Amended! New top 5 experiences in Italy

I went back to Italy for capodanno (New Year) 2019.  For the majority of this trip, Luca and I went to Piemonte’s Langhe region and skiing around Courmayeur.  About a year ago, I posted about my 5 top experiences during a summer trip to Italy.  After the trip last winter, it only feels right to update the top 5!

Red wine from Piemonte

If you are in Piemonte, do not pass up trying two of the richest red wines coming from Italy, Barbaresco and Barolo.  Both wines are derived from the Nebbiolo grape – 92% of the global Nebbiolo growth is in Piemonte, so it’s quite unique to the region!  In fact, I loved these wines so much that I bought a textbook on their histories, a decanter, and a few more bottles when I came back to NYC.  Decanting for a few hours really does wonders to these full-bodied reds.

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Wine from capodanno – shared amongst friends
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A wonderful stop for lunch in Barbaresco!

Truffles in Piemonte

White truffles are typically found in Piemonte.  In the fall, Alba, a city in Piemonte, has a month long truffle festival.  Fall is probably the best time to visit Piemonte, especially considering the beautiful surrounding colors and truffle festivities.  Don’t forget to also try some tajarin, a pasta made with copious egg yolks!  All of these can be enjoyed by walking around Alba, a small but lively place.  We spent a few hours taking in the city, wines, and food during aperitivo.

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A dish with shaved truffle that Luca had during the capodanno celebrations

Outdoor activities in Piemonte/Valle d’Aosta

Piemonte is perfect for outdoor activities such as hiking, skiing, canyoning, etc.  I’m not a huge fan of these things, but I did ski, and although I injured my leg and someone accidentally took my skis, overall it was a pleasant experience (mainly because of the baitas mentioned next).  For the less outdoor activity inclined, there are also great thermal spas in the area, situated among the mountains and boasting beautiful views.  We went to QC Terme Pré St. Didier for a few hours and it was incredibly relaxing.  I particularly liked the variety of therapies offered and being informed about the benefits of each.  It was also creative how they used the thermal water in so many different ways.  Even if they seem intolerable, don’t shy away from the ice water therapies.  They left us feeling quite energized.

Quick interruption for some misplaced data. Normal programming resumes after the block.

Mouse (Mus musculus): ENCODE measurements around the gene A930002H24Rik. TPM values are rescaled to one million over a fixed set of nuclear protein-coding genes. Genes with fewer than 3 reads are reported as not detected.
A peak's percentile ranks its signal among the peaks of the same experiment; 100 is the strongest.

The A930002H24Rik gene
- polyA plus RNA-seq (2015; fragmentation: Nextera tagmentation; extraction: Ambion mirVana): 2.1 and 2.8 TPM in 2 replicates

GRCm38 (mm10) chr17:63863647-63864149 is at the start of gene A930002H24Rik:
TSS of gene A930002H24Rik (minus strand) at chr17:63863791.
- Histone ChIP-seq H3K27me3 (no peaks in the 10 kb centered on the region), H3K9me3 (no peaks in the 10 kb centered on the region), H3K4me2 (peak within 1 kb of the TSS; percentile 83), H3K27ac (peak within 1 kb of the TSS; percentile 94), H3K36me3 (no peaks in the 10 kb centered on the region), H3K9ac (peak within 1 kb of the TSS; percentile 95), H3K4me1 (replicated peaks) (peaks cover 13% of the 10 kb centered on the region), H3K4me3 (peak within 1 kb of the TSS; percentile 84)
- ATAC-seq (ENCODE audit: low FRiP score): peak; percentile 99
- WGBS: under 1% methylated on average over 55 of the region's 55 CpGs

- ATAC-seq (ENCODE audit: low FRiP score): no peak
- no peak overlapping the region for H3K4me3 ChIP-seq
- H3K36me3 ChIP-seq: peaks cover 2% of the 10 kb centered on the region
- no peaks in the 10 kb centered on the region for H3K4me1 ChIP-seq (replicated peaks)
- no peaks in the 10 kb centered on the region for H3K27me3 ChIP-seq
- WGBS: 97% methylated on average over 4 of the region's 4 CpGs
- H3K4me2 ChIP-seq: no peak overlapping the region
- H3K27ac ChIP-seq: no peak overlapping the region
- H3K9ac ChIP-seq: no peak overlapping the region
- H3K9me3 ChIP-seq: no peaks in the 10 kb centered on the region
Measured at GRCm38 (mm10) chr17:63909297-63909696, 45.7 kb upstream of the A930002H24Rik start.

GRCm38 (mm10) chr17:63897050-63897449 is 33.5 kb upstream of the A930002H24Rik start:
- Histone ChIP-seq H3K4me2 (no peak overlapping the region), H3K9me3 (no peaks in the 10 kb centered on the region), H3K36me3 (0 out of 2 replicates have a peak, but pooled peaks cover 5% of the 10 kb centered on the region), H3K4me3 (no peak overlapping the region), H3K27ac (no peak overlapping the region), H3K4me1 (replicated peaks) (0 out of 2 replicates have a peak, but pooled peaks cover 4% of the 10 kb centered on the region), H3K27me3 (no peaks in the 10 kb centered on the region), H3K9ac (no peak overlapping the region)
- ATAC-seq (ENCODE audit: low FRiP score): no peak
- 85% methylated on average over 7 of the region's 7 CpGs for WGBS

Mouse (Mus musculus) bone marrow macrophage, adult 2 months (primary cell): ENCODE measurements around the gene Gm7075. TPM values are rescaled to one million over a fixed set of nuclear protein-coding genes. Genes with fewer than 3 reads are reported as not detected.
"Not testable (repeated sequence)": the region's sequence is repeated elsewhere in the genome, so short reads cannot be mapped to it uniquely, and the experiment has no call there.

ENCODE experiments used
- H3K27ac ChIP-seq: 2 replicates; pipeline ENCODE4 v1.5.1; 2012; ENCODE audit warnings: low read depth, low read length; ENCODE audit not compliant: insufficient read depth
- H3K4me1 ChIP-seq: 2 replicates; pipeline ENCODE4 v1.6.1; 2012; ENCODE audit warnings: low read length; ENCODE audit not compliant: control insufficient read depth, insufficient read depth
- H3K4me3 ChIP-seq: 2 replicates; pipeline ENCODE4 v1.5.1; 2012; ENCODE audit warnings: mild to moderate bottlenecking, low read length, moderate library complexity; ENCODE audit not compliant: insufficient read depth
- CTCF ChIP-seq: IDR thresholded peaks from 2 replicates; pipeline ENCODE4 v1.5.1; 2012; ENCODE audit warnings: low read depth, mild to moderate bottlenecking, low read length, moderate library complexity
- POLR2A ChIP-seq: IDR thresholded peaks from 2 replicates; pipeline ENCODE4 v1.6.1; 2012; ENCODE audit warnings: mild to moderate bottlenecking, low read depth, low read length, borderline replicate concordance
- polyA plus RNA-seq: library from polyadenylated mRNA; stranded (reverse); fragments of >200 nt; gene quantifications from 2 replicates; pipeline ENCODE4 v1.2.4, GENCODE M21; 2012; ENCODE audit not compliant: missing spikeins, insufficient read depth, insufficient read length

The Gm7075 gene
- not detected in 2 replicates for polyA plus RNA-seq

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Spa pic
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outdoors in Courmayeur

Baitas on the mountains

When you are inevitably dragged to an outdoor activity, soften the blow with frequent trips to the baitas (small mountain cabins) along the way.  Grab a bombardino to make the rest of the hike/downhill ski a little less physically exerting ;).  Be a good samaritan, though.  As the day went on, it was clear that the skiers were becoming more confident and slightly more reckless, probably due to the beverages provided at the baitas and the subsequent numbness to painful falls!  Also, I can’t help but wonder if the man who was twice my weight and a foot taller than me, thought my skis were his because of a bit of après-ski imbibing.  I really don’t know how he managed to balance on my skis, but life happens, I didn’t miss them much, and he returned them before I was charged.

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At the baita: pre-wine, pre-bombardino.

Natural scenery in Piemonte

Lastly, the natural and architectural beauty in Piemonte is stunning.  There were rolling hills with vineyards, snow-capped Alps in the background, and castles striking the sky.  It has a rugged, raw, and less glammed-up feel than Tuscany, so if you only have time for one wine country . . .

 

 

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To wrap up, if you go to Italy, definitely consider adding a trip to Piemonte to your itinerary!  I didn’t even mention Turin, the biggest city in Piemonte (I have yet to visit, so please let me know what you enjoyed there if you’ve been).  And, if you don’t believe me yet, consider Lonely Planet’s opinion on the matter!

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